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US-China-Japan trilateral relations

Friday 4 April, 2014

I attended this event organized by the Japan Society;  The US-Japan-China triangle: building a path to trilateral cooperation which featured a panel discussion with Gerald Curtis of Columbia U., Jia Qingguo of Peking U., Alan Romberg of the Henry L. Stimson Center, & Yoshihide Soeya of the Woodrow Wilson International Center for Scholars & Keio U.  The panel was moderated by Donald Zagoria of the National Committee on American Foreign Policy.  I arrived late & missed Jia’s talk.

Soeya put today’s situation in historical context.  In 1971-2, China asserted itself while Japan avoided the issue.  During the 1980’s, Japan invested in China to modernize the country.  Deng Xiaoping then made courageous reforms.  Recently Japan’s Abe made an exception in visiting the Yaksun Islands.  In an interview in the  June-July issue of Foreign Affairs, he said it was not a big deal & that they were entitled to a right of self-defense, exerting a nationalistic tendency.  But he can’t carry out this policy with his current agenda.

Romberg called trilateral cooperation wildly unrealistic, & perhaps impossible.  There is no resolve to manage the dynamics.  China & the US have positive & negative effects which offset each other.  Their external behavior is erratic;  while they seek peace, they will also respond if challenged.  Aggression is in the eye of the beholder.  Japan is skeptical of China’s methods.  The US-China relationship is broader & deeper.  Their national interests differ.  For example, China sees the US & Japan as limiting the opportunities to bring China’s poor out of poverty.  There are no prospects for peace if these problems can’t be resolved.  Talks should lie ahead, but won’t.  Abe won’t visit the shrine again as PM.  The US seeks to lower the heat, but won’t mediate.  US/Japan alliances are alive & well.

Curtis addressed 4 issues:

  1. The islands are a dominant issue in Chinese/Japanese relations.  No 1 wants to go to war, but accidents do happen.  Japan must recognize the dispute & be willing to talk.  The Chinese must withdraw during such talks.  There seems to be no resolution because neither side expresses a willingness to compromise.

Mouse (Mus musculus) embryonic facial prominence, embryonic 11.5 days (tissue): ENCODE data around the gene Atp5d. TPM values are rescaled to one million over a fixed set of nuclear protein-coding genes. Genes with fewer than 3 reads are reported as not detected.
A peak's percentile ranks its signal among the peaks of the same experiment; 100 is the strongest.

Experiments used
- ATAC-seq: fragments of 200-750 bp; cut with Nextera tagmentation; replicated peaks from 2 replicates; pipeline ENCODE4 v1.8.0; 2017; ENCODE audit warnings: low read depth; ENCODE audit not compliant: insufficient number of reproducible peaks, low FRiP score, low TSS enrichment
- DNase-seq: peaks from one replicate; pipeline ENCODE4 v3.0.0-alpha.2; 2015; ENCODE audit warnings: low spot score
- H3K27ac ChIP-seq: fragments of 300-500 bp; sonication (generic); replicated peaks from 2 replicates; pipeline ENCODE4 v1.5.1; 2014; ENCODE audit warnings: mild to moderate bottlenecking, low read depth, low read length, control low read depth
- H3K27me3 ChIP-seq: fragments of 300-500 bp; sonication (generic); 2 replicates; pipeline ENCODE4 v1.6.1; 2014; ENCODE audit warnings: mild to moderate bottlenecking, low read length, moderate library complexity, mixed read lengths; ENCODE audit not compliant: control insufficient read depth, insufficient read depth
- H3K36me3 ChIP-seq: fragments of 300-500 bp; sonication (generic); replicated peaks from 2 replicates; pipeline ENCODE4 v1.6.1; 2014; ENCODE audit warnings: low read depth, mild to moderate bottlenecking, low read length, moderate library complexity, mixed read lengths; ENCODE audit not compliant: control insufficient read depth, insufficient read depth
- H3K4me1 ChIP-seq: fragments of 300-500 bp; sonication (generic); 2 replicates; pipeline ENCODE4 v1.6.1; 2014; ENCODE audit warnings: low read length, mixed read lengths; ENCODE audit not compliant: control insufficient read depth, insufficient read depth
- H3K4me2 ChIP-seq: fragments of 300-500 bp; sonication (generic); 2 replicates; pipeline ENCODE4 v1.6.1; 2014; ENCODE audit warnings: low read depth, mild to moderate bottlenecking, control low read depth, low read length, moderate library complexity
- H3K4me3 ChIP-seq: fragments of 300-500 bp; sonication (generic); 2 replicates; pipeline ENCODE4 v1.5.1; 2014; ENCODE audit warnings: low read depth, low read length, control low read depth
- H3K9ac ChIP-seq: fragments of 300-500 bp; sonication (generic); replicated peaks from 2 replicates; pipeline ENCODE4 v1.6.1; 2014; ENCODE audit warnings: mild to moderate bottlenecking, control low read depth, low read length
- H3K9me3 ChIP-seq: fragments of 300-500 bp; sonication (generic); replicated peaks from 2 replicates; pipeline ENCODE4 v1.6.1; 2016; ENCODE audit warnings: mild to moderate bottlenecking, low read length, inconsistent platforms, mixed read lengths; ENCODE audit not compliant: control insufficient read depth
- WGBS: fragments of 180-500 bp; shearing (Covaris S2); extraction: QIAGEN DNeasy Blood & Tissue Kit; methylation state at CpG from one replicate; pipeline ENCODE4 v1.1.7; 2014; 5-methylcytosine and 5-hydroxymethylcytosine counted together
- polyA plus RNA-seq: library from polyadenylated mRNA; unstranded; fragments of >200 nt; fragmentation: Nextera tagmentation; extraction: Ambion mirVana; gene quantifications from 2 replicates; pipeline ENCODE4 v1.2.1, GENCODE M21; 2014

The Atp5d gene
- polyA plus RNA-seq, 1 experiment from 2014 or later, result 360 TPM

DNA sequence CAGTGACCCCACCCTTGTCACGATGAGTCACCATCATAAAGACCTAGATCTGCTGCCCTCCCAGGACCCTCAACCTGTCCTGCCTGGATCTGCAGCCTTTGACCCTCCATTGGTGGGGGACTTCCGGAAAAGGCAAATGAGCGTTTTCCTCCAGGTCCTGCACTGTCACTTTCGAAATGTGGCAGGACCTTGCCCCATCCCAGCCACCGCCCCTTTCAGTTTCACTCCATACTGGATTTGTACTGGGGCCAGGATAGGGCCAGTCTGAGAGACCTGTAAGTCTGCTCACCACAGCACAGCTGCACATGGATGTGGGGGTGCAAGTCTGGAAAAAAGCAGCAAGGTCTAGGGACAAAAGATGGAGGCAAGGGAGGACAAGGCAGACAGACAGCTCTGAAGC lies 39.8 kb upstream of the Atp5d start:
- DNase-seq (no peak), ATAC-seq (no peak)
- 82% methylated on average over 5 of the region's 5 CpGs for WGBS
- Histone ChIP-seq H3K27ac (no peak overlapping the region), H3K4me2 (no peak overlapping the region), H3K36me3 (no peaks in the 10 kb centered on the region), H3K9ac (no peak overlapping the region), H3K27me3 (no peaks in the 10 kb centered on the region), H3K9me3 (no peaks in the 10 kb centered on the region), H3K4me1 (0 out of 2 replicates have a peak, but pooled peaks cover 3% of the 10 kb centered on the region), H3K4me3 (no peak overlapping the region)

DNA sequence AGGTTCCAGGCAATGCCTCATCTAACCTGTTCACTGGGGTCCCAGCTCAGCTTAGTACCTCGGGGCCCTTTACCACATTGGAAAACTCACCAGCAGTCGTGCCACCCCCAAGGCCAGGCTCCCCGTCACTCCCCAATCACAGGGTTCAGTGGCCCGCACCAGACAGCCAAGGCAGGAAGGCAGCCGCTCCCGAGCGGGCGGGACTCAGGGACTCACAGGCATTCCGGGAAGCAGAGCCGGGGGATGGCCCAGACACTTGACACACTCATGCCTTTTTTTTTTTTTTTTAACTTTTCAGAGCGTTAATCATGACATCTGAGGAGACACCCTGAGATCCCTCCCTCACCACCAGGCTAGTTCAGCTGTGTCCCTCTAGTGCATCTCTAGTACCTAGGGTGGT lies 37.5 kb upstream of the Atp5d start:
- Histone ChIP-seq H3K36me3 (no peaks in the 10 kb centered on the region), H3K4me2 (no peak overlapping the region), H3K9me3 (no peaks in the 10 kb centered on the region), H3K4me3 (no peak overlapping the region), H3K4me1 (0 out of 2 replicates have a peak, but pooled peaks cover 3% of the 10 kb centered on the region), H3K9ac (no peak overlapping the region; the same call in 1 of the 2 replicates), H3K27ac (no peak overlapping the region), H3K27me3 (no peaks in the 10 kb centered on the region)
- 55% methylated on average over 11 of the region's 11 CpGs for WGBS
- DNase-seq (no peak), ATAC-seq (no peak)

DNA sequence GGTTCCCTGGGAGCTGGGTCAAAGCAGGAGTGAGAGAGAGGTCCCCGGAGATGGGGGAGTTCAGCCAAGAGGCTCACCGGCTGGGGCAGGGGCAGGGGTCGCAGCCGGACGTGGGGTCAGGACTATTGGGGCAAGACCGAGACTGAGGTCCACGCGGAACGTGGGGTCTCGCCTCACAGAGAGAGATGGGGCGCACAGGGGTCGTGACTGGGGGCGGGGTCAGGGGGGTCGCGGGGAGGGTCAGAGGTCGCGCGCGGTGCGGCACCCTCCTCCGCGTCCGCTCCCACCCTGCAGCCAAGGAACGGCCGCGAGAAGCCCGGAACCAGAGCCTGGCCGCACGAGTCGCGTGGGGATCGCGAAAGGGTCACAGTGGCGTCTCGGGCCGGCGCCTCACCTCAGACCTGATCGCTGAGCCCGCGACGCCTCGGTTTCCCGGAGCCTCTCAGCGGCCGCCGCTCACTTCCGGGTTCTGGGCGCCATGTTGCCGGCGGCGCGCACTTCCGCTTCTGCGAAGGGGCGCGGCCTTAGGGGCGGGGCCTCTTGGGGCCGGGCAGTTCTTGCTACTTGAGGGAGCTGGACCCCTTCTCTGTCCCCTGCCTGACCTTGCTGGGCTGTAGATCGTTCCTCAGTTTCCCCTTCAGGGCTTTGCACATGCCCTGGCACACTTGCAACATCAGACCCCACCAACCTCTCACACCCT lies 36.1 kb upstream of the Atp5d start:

2. China is conducting a nonsensical propaganda campaign against Abe, but that may be backfiring.  Both sides need to back off.
  3. Yaksuni is a sensitive issue.  Abe’s visit was not in the national interest.  Visiting the shrine resulted in sending a political message.  The hope is Abe will get this over with & foster better relations.
  4. After America’s pivot to Asia, we are stronger, but relatively smaller.  Obama is weak & doesn’t support Japan-the republicans do.  The world & the US have changed & we can’t go back to the way the world existed before.

Panel Q&A

If Japan acknowledges the Sekuka Isles, they can at least start negotiations.  Japan wants China to reduce it’s patrols in the area.  The solution could be the transfer of property rights by both of them.  The fishery agreement between the 2 is a recognized issue & related.  China will continue to assert itself until stopped.

Open Q&A

Japan is different from Germany after World War II in that the Japanese never apologized for the atrocities they inflicted on others, while the Germans did.

There is a poisoned atmosphere between China & Japan, which isn’t surprising.  They need to solve these problems to build trust.

Transferring property rights to the UN is not an option because that would be viewed as surrender, which is unacceptable.

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